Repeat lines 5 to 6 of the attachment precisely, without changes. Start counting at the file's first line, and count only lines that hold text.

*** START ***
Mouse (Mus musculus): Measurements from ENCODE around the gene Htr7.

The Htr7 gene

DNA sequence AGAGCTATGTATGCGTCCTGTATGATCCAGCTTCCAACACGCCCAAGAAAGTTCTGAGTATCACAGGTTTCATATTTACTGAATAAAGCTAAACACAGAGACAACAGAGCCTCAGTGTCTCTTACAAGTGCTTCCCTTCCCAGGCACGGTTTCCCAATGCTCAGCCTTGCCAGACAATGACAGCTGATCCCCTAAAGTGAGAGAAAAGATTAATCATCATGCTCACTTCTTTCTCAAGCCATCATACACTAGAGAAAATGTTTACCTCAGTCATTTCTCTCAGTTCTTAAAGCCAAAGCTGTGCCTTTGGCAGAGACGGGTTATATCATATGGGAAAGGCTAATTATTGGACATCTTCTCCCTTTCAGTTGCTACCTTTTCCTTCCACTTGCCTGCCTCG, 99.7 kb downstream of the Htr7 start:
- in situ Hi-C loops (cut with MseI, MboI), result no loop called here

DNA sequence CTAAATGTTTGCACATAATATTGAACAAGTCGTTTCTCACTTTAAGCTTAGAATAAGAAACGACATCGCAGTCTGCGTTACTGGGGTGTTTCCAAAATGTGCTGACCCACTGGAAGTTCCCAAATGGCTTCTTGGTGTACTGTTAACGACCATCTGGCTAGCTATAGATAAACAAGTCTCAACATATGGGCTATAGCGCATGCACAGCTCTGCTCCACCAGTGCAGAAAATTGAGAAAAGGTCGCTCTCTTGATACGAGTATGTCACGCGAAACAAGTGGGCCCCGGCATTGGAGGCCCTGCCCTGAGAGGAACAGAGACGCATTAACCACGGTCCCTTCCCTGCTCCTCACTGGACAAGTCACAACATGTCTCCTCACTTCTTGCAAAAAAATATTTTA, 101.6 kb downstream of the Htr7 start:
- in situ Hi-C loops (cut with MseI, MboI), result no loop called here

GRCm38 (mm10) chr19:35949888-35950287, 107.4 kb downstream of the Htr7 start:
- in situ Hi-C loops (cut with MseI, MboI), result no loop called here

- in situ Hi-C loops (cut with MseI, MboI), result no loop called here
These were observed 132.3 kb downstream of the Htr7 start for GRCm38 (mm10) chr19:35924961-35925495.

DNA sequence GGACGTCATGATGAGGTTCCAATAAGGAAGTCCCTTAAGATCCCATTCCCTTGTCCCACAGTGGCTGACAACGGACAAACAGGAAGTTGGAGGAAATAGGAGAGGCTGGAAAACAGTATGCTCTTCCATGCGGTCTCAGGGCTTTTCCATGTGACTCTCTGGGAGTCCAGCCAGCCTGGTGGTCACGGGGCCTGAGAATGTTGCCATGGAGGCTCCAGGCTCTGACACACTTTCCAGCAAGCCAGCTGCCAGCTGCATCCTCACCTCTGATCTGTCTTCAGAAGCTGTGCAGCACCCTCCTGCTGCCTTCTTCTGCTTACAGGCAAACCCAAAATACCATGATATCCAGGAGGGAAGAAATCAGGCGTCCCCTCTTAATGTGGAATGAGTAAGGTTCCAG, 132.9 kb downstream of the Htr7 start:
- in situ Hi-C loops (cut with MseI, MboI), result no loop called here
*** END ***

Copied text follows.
DNA sequence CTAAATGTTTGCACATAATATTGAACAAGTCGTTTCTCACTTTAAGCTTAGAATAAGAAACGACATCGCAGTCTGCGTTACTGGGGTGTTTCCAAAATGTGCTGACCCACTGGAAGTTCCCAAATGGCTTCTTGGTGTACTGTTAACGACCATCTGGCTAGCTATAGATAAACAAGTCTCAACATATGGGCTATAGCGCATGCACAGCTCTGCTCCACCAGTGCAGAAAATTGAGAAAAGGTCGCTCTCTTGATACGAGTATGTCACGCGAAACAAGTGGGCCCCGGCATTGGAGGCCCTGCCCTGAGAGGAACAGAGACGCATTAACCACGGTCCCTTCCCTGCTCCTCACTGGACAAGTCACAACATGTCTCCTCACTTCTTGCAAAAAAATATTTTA, 101.6 kb downstream of the Htr7 start:
- in situ Hi-C loops (cut with MseI, MboI), result no loop called here